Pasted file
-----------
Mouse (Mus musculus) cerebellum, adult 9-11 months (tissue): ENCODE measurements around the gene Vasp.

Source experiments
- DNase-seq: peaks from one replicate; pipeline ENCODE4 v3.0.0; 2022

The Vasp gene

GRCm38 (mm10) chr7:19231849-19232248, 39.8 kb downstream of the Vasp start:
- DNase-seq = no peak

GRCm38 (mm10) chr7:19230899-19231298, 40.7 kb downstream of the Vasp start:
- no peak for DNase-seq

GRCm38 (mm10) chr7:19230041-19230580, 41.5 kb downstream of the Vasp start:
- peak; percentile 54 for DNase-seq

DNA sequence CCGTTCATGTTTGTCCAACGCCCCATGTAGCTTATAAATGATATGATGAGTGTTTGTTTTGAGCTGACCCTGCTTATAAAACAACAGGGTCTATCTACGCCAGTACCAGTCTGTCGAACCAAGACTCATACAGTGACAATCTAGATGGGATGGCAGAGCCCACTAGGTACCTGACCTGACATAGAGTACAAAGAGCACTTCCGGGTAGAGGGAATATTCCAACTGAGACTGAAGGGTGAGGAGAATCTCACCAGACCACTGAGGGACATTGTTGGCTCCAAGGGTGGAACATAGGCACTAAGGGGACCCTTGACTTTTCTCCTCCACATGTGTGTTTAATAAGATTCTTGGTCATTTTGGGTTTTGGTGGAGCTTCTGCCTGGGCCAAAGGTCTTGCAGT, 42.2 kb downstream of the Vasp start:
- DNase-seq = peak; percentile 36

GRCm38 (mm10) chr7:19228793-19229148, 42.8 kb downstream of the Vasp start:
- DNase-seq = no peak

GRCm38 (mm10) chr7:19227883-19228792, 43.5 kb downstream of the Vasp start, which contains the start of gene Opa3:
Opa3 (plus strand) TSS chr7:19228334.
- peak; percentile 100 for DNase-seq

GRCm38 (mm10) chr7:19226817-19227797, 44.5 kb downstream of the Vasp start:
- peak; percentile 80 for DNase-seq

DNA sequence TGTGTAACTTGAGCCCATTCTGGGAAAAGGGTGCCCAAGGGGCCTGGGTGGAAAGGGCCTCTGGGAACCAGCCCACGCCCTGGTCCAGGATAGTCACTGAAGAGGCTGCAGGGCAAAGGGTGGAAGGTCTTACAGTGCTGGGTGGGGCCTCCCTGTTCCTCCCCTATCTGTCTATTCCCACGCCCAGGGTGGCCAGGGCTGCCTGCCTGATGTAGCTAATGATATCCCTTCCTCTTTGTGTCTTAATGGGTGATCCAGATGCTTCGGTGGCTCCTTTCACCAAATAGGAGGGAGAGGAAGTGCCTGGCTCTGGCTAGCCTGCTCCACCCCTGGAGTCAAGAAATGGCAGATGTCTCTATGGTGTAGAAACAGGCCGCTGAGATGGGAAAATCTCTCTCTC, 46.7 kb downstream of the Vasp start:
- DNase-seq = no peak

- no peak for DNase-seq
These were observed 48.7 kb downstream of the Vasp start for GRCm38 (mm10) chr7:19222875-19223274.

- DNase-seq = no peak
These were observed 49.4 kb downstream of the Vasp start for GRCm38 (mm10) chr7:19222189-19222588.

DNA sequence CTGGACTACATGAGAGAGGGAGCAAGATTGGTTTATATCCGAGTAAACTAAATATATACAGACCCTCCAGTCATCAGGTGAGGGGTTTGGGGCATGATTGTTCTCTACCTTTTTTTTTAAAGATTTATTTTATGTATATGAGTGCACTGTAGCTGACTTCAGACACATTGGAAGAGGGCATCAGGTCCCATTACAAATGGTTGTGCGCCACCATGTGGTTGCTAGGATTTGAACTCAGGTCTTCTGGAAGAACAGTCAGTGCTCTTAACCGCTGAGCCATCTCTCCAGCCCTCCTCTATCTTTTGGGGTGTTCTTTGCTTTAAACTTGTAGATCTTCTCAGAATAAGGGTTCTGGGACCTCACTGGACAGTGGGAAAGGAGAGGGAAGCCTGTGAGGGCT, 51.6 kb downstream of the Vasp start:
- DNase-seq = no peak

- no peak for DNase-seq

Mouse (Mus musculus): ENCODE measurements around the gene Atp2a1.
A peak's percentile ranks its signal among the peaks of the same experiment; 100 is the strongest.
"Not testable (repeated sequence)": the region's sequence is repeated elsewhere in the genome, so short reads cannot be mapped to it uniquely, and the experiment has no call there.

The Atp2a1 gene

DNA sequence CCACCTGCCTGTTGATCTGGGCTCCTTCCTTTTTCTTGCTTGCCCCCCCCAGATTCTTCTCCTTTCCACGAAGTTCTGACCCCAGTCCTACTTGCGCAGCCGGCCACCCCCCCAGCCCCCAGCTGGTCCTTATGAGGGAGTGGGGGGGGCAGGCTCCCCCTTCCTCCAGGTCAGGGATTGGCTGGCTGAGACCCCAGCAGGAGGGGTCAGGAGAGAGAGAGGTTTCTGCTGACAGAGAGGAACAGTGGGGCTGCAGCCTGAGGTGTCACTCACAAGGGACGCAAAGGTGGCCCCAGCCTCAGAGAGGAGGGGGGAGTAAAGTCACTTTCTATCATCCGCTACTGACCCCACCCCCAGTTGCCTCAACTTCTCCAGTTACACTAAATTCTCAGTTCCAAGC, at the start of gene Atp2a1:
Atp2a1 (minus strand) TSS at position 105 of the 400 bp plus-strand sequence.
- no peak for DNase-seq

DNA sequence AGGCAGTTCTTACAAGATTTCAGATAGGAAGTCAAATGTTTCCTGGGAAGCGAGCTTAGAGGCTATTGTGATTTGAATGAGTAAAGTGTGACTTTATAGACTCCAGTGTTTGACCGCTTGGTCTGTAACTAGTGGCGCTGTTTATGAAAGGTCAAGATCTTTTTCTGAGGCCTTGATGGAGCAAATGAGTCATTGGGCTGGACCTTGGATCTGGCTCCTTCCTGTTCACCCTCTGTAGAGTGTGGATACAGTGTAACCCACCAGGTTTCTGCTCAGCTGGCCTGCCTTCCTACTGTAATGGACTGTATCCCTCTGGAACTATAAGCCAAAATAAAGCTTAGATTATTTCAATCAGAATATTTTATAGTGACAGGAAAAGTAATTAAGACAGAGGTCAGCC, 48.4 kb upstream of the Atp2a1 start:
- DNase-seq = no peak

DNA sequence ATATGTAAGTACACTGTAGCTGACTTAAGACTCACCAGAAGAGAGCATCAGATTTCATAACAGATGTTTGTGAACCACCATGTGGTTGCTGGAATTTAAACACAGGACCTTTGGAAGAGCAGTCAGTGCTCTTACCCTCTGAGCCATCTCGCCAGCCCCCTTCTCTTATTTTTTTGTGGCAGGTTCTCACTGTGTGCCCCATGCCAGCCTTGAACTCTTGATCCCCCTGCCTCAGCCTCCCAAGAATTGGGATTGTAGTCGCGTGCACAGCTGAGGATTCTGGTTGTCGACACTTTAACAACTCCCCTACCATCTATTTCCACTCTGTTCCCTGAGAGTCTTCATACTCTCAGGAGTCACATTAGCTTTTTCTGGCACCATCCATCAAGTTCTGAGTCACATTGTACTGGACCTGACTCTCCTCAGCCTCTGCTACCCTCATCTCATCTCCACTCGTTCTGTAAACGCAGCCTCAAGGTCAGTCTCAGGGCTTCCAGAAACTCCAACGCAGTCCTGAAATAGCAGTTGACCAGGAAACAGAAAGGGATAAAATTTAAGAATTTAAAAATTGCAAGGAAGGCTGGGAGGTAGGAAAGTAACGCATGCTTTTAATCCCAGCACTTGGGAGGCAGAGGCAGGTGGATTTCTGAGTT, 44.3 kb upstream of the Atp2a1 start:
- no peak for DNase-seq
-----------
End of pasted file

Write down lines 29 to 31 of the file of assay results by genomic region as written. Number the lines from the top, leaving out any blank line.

Mouse (Mus musculus): ENCODE measurements around the gene Atp2a1.
A peak's percentile ranks its signal among the peaks of the same experiment; 100 is the strongest.
"Not testable (repeated sequence)": the region's sequence is repeated elsewhere in the genome, so short reads cannot be mapped to it uniquely, and the experiment has no call there.